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Devil Ball Golf

Former Ryder Cup captain: Current players are out for themselves

Jay Busbee
Devil Ball Golf

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Hal Sutton and Tiger Woods in 2004. (Getty Images)

One of the big knocks on today's players is that they use their "independent contractor" status like a cudgel, ducking in and out of tournaments on a whim. And while it may or may not be accurate (it is), it's a perception that will make golf's annual team-up exercises that much tougher to pull off. Or so says Hal Sutton, the 2004 Ryder Cup captain.

Speaking to Golf Channel's "Morning Drive," Sutton noted "I don't know that guys are following anyone but their own selves today. We live in a pretty selfish world. It's not a criticism. In my mind that's a fact."

In terms of advice for current Ryder Cup captain Davis Love III, Sutton said an understanding of that me-first mindset is essential. "These guys don't want to follow anybody," Sutton said. "The hard part about being a captain is you're the greatest guy in the world if you win, and did the worst job in the world if you lose, and you never hit a shot. And with golf I think there's more to it than that."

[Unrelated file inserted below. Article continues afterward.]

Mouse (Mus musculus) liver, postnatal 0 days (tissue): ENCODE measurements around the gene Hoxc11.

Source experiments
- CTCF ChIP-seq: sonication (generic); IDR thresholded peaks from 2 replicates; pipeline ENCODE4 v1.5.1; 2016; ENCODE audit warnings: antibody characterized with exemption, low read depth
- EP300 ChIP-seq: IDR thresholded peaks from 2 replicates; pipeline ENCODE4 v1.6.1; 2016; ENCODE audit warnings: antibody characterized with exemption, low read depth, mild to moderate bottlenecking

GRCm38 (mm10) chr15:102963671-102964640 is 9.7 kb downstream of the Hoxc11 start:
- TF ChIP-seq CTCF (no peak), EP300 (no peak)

Sutton, of course, is best known as a Ryder Cup captain for pairing Tiger Woods and Phil Mickelson. They lost both matches, a fourball to Padraig Harrington and Colin Montgomerie 2 and 1, and a foursome to Darren Clarke and Lee Westwood 1-up. Overall, the United States got waxed by Bernhard Langer and the Euros, 18 1/2 to 9 1/2.

Love will have his hands full enough with the European squad, but with any luck, he'll be able to wrangle all the many egos into a U.S. victory.

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